Blockchain platforms designed for advanced processes, such as smart contracts and decentralized applications (dApps), are seeing a significant uptick in adoption, as a wide range of organizations recognize what the technology has to offer. Although Ethereum is considered the leader in this space, Hyperledger is now becoming a significant rival. This fact may be surprising to many crypto advocates, who have long overlooked Hyperledger due to its permissioned architecture and close ties to corporate interests.
By any measure, Hyperledger has been having a good year. It has continued to grow its capacity, and has become one of the few blockchain platforms to see notable real world use. In fact, dozens of institutions now use it in areas ranging from logistics to finance. These include some of the largest businesses in the world, such as Walmart and Samsung, as well as public entities like Dubai, which will use the platform for its smart city development. In fact, according to Forbes, of the fifty largest entities that have deployed blockchain technology, half are using Hyperledger.
It is important to note that the Hyperledger ecosystem is extremely large, and continues to grow. Although the platform has been developed by the Linux Foundation, many very large technology companies have played a role in various divisions. This gives Hyperledger a wealth of talent and capital to innovate and find unique use cases. It also opens the door to substantial number of partnerships and potential users.
IBM is perhaps the largest corporate player, and has developed Hyperledger Fabric. This framework within the Hyperledger network is the most direct competitor to Ethereum and other dApp platforms. Big Blue clearly expects Fabric to play a major role in the blockchain space, and to that end is pouring tremendous resources into it. Other corporate codebases include Hyperledger Sawtooth, developed by Intel, and Hyperledger Iroha, developed by Hitachi.
There are also moves underway to link Hyperledger to existing permissionless platforms. Notably, the Iota Foundation has just announced a partnership with the Linux Foundation that will include collaboration with Hyperledger to create an array of interoperability standards for hardware and software for Internet-of-things applications. Hyperledger has been working with the Enterprise Ethereum Alliance on similar issues for over one year.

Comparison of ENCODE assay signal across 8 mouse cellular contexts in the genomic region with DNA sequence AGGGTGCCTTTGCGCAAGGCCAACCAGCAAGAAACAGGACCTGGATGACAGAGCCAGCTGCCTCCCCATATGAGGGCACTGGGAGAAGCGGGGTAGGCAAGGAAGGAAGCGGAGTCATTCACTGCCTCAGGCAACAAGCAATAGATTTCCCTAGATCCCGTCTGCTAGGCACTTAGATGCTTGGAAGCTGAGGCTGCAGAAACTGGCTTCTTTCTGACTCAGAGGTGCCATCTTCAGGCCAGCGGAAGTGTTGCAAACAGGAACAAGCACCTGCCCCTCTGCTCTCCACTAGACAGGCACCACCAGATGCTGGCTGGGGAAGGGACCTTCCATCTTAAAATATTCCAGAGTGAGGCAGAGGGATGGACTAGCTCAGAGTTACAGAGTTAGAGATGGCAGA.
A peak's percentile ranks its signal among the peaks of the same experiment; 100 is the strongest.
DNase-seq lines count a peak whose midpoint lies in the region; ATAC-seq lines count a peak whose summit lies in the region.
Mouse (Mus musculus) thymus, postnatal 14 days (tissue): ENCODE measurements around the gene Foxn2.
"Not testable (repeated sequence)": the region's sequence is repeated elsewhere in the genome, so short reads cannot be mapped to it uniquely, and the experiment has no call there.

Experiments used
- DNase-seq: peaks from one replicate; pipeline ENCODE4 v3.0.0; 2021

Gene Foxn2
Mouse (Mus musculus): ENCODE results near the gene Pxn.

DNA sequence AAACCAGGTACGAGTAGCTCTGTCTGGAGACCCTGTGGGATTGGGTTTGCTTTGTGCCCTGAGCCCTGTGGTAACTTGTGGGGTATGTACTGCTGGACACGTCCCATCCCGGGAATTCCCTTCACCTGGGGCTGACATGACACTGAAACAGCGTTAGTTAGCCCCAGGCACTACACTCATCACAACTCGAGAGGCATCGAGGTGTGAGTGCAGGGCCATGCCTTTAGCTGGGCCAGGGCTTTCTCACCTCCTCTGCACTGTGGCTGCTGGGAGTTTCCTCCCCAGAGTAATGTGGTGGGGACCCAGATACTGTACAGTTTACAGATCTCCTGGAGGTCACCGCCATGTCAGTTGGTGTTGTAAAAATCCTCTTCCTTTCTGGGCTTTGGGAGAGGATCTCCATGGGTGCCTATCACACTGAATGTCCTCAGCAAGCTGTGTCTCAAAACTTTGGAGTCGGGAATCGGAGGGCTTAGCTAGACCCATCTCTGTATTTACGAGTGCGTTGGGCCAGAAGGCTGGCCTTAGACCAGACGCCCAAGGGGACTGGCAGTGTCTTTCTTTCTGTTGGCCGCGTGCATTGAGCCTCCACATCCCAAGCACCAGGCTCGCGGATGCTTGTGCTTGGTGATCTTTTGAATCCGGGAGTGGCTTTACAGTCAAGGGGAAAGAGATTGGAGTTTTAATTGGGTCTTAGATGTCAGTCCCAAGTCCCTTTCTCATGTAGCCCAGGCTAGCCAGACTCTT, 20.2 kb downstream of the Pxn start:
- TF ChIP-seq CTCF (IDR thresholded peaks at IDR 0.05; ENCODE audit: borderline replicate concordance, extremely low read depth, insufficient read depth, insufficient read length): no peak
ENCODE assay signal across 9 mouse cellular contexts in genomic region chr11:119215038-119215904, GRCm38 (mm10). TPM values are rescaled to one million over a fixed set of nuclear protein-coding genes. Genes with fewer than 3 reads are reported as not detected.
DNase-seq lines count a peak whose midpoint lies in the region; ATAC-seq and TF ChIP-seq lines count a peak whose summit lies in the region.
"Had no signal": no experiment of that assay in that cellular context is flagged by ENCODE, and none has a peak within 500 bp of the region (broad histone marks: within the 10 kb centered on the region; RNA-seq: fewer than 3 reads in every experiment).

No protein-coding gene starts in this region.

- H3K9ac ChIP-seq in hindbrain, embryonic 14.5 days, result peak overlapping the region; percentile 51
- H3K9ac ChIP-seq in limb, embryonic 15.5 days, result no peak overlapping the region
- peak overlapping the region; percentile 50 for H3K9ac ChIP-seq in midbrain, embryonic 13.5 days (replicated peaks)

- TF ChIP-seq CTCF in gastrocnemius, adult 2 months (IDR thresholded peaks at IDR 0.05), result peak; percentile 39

There is, of course, no shortage of criticism toward Hyperledger, most of which is based on the fact that it is a permissioned platform. Node operation is not open to the public, and the entire ecosystem, with few exceptions, is tightly regulated by the consortium’s members. In other words, it lacks the true decentralized architecture that makes distributed ledger technology so revolutionary. Whereas there are specific use cases for permissioned blockchains, their ability to offer the same immutable consensus and secure exchange of data is limited, at best.
To a certain extent, it may be Hyperledger’s centralized nature that is helping it to gain users. Despite its technical limitations, institutions entering the blockchain space trust corporate players such as IBM to deliver on their promises. The same phenomenon can be seen among permissionless platforms, as those with strong development teams that have retained a degree of control seem to be gaining far more traction in the real world. Simply put, the fact that trusted entities are behind its success is a strong incentive to use it.
The growth of the Hyperledger project is a clear example of the tremendous diversity that exists within the blockchain space. It is a reminder that the blockchain revolution is still in its early stages, and the platforms that will succeed long-term have yet to be defined. Hyperledger may not fit the definition of a true, open distributed ledger. Nevertheless, its backers are clearly preparing for mass adoption and use across a multitude of global sectors.
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